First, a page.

World then and now seem strikingly similar


“Fifteen years have passed since the snowy winter day when I turned the corner of the road into Pleasant Valley and said to myself, “This is the place.”

I had come back after 25 years of living in the world to my own country, to the valley I had known as a boy. I knew the country in the marrow of my bones; I knew it even in the recurring dreams which happened in strange countries here and therxe over half the world.

I knew the marshes and the hills, the thick, hardwood forests, the wide fields and the beautiful hills behind which lay one lovely small valley after another, each a new, a rich, mysterious self-contained world on its own.”

-Louis Bromfield, My Experience: The Pleasures and Miseries of Life on a Farm, 1955

Part One

When Pulitzer-prize winning author Louis Bromfield decided to return to his Richland County, Ohio, home, he knew that he wanted to escape the uncertainties of a changing world, and he knew that he wanted to farm the land.

Voyage to Ohio. “I was sick of the troubles, the follies and the squabbles of the Europe which I had known and loved for so long. I wanted peace and I wanted roots for the rest of my life,” he wrote in the introduction to this book.

“The record of my own country in these times with its politics, its meddling in the affairs of other nations, its spasmodic Utopianism, its militarism, its saber rattling, its attempts to dominate the world and dictate the policies of other nations, has been no record in which to take pride or to justify a sense of superiority in any American.”

Because he had lived abroad and traveled extensively, Bromfield likely had a much bigger sense of the world than any of the neighbors to whom he returned. He found their view of the world “childishly naive” and yet generous and open-hearted.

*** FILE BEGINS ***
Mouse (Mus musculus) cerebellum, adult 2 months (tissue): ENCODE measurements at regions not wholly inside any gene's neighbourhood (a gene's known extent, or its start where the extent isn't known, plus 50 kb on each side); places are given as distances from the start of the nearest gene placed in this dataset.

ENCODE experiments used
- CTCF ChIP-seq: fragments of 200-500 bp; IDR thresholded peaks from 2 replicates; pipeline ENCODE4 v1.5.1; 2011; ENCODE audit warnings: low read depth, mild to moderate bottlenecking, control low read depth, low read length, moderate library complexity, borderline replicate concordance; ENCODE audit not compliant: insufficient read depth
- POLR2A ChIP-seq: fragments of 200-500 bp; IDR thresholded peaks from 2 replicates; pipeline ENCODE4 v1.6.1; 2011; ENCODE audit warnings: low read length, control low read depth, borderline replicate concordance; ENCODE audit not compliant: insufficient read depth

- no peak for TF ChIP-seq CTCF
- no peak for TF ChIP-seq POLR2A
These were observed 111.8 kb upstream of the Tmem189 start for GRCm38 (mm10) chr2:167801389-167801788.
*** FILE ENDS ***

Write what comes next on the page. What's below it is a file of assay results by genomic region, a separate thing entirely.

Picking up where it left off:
“We have merely been more fortunate than other peoples. We are generous because we can afford to be generous. We are perhaps open-hearted because we are still a young people, but we still understand very little about the evils of the world or how they can be cured or at least modified.”

Bromfield came to the Ohio valley of his youth to escape those evils and the weariness of Europe. He wanted to develop a farm that would be “self-sustained and complete and peaceful.” He wanted what many of us long for today.

War of his own. What he didn’t bargain for was that he would begin to fight a war of his own: a war to stop the wasting away of farmland. When the snow melted off of that land, he saw “desolation and sterility – created by man, by ignorance, by greed and by a strange belief inherent in early generations of American farmers that their land owed them a living.”

He went on to be revered by some and hated by others as he pushed farmers toward conservation-minded farming. He writes in the introduction, “When I look back now, the vague and visionary idea I had in returning home seems ludicrous and a little pathetic.”

He knew, upon finishing this book, that many who read it would pick up on his weariness, so he spelled it out ahead of time. He was concerned with soil and livestock, with religion and human relationships, with the future of the world in every sense of the word. He was bothered that so many were living on the land but working in town, not even growing a bit of their own food.

He opened the book with “Apologia” which reads, “If at times in this book the tone of writing appears to be unduly controversial, I attribute this to long contact with many of the closed minds and the unimaginative mentalities with which agriculture, like any other science, is afflicted.”

Bromfield worried that many were not seeing the importance of conservation. He even went so far as to describe himself as “an amiable and kindly person, very gregarious and fond of people and of conversation, of argument and even of controversy and the exploration of other minds where there is anything to explore.”

Looking back. I still enjoy visiting Bromfield’s Richland County farm which is now a state-run historic place not far from my home, preserved with a quiet grace.

Attempting to look at the world of the 1940s and 1950s through Louis Bromfield’s eyes only leads me to wonder: What in the world would he think of our nation now?

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Judith Sutherland, born and raised on an Ohio family dairy farm, now lives on a 70-acre farm not far from the area where her father’s family settled in the 1850s. Appreciating the tranquility of rural life, Sutherland enjoys sharing a view of her world through writing. Other interests include teaching, reading, training dogs and raising puppies. She and her husband have two children, a son and a daughter, and three grandchildren.